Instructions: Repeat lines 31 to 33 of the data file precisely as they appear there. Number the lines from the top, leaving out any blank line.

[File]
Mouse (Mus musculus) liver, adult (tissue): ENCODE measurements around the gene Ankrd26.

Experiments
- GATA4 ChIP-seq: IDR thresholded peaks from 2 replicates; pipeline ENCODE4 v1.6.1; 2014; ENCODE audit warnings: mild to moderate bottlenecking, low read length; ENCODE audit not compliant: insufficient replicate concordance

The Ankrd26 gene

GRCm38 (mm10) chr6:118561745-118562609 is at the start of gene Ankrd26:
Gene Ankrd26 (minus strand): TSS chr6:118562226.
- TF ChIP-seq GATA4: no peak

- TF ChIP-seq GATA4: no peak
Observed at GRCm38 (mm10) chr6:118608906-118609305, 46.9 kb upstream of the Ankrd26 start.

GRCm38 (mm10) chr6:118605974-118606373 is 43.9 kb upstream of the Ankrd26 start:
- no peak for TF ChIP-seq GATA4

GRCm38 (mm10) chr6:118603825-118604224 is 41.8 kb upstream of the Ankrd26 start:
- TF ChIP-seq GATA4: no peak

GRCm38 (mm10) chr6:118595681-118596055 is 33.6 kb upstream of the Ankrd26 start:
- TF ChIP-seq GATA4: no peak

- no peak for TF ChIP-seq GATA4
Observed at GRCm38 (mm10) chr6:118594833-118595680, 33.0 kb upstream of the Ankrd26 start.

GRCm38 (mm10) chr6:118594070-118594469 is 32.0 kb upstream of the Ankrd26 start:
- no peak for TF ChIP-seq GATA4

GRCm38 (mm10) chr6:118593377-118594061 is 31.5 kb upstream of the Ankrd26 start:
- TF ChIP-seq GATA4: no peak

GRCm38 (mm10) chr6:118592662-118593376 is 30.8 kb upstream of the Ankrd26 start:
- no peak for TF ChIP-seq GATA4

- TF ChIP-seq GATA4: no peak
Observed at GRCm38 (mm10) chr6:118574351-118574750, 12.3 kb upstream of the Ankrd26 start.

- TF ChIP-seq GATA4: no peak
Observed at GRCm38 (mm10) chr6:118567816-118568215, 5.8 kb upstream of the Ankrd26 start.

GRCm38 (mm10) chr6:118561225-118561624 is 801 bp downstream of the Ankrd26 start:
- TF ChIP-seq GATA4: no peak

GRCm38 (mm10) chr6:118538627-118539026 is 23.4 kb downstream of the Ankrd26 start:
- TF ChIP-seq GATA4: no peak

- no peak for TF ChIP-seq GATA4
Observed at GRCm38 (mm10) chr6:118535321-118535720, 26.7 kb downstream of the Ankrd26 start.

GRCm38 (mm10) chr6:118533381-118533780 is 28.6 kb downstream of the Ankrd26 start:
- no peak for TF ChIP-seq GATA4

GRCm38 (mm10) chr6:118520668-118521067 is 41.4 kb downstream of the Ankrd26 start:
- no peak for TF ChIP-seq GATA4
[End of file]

- TF ChIP-seq GATA4: no peak

- no peak for TF ChIP-seq GATA4
Observed at GRCm38 (mm10) chr6:118535321-118535720, 26.7 kb downstream of the Ankrd26 start.